Treasurer says Sackville might have to raise taxes to pay for flood control project, but only in ‘worst-case scenario’

Treasurer Michael Beal

Sackville Treasurer Michael Beal told council on Monday night that while a tax increase might be needed to finance the Phase III completion of the Lorne Street flood control project, it would only be required as part of what he called “a worst-case scenario.”

Beal was speaking shortly before a majority of councillors voted to seek more money from the federal and provincial governments for Phase III. The town estimates it would cost $4.6 million with 40% of that money ($1.84 million) coming from the federal government.

The treasurer said that under his worst-case scenario, Sackville’s share would be 33% or $1.52 million, but if the province agreed to pay 33%, the town would need to contribute only $1.24 million. Beal’s worst-case scenario also includes borrowing money at 5% interest even though the town’s last financing cost less than 2.5%.

“I don’t want to say at this point in time that we could do this with a potential of no tax increase,” he said. “What my projections show is that in a worst-case scenario, it’s 33% municipal funding, 5% borrowing and our tax base stays relatively neutral, we could have to look at a one to one-and-a-half cent tax rate increase.”

(Last year, when the town raised taxes by one cent to $1.56 per $100 of assessment, it meant that a homeowner whose property was assessed at $100,000 paid $10 more per year in taxes.)

Beal said, however, that many factors are at play that could eliminate the need for a tax increase — factors that include the town’s share of the costs falling to 27%, borrowing costs under 5%, continued growth in the town’s tax base, lower than estimated Phase III construction costs and the use of money from the capital reserve fund that is left over from Phase II.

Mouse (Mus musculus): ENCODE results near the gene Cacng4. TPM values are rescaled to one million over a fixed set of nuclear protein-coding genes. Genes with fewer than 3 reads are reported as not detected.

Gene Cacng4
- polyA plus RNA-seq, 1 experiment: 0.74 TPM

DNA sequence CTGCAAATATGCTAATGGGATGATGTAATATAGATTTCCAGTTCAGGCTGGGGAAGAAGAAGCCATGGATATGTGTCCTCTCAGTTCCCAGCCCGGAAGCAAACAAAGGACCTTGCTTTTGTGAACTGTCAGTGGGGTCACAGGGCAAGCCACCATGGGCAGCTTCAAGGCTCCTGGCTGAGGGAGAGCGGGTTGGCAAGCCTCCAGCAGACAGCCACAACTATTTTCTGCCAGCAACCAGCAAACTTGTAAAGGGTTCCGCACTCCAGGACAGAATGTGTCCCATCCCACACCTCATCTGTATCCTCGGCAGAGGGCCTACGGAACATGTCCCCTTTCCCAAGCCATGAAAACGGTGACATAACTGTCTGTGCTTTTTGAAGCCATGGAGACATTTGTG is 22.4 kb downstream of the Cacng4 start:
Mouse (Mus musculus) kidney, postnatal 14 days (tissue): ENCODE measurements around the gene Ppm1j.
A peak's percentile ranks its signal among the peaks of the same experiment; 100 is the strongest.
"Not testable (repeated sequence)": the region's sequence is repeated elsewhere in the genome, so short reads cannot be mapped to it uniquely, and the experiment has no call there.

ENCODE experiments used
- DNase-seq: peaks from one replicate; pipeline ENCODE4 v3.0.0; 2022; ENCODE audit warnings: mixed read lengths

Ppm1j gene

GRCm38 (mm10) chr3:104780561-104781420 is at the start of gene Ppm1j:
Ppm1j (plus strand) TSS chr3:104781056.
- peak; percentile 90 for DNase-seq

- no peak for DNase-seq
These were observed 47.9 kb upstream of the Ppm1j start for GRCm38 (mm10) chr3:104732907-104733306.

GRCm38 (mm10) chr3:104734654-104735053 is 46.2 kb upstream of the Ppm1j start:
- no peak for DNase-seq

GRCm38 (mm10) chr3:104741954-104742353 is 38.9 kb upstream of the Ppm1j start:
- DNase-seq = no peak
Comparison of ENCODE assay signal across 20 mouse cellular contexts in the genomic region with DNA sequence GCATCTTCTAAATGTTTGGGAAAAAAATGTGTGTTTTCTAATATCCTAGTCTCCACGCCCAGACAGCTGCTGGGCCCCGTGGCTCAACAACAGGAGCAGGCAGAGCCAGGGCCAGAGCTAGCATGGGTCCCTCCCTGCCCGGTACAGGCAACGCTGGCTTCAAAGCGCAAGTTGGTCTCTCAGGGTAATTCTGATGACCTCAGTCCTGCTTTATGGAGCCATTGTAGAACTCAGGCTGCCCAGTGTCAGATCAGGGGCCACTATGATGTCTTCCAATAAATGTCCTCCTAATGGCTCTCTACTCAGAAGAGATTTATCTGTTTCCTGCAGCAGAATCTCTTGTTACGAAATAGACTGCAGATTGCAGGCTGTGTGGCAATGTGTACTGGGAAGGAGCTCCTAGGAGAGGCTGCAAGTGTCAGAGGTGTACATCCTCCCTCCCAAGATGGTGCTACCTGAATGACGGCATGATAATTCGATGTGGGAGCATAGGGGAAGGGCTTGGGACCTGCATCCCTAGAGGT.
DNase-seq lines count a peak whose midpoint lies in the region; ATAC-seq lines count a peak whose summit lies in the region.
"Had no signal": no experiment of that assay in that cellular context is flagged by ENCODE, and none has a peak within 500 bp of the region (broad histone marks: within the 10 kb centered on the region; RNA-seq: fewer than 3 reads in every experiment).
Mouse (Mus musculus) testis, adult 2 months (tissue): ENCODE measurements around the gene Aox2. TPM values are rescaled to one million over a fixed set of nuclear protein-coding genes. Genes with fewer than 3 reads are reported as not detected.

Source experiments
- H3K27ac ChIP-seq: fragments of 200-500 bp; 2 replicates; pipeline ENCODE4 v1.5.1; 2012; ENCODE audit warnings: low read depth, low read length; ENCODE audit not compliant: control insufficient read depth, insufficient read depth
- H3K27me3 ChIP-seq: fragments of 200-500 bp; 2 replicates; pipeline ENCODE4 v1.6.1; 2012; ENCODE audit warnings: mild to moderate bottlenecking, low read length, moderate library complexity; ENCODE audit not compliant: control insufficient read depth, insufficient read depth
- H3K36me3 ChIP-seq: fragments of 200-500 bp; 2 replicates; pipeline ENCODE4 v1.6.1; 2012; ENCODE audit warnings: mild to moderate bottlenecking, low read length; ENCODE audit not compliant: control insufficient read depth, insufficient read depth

“If all goes well and [these] factors come into play, then again, we would not have to increase any tax rate,” Beal said.

Holding ponds, but no new aboiteau

Town Engineer Dwayne Acton

The Phase III project would include a 20,000 cubic metre (cm) storm water retention pond in the old Pickard Quarry as well as a 40,000 cm pond behind the community gardens on Charles Street along with ditches and piping to carry storm water through the industrial park to a provincially owned aboiteau on the Tantramar River near the town’s main sewage lagoons.

Town Engineer Dwayne Acton told council that the addition of the two new retention ponds would add to the 40,000 cm pond now under construction as part of Phase II giving the town the 100,000 cm capacity it needs to handle a one-in-one-hundred year storm.

Phase III does not include plans for a bigger aboiteau to discharge water into the river because all aboiteaux in the area are owned by the provincial Department of Transportation and Infrastructure (DTI).

“We feel that DTI need to step up to the plate and upgrade their infrastructure to be able to handle the flow and the water that we [would] be sending towards a potentially new aboiteau,” Acton said.

He added that even if DTI didn’t come through with a new aboiteau, the retention pond in the quarry, the two larger ones east of Lorne Street and a series of deep ditches would be able to handle the water from major storms.

Although a majority of councillors voted in favour of seeking the federal and provincial money under the Investing in Canada infrastructure program, Sackville will be competing with other New Brunswick municipalities for the $5 million that the province has allocated as its share of the program.

For a timeline on how the Lorne Street flood control project has evolved since 2016, click here.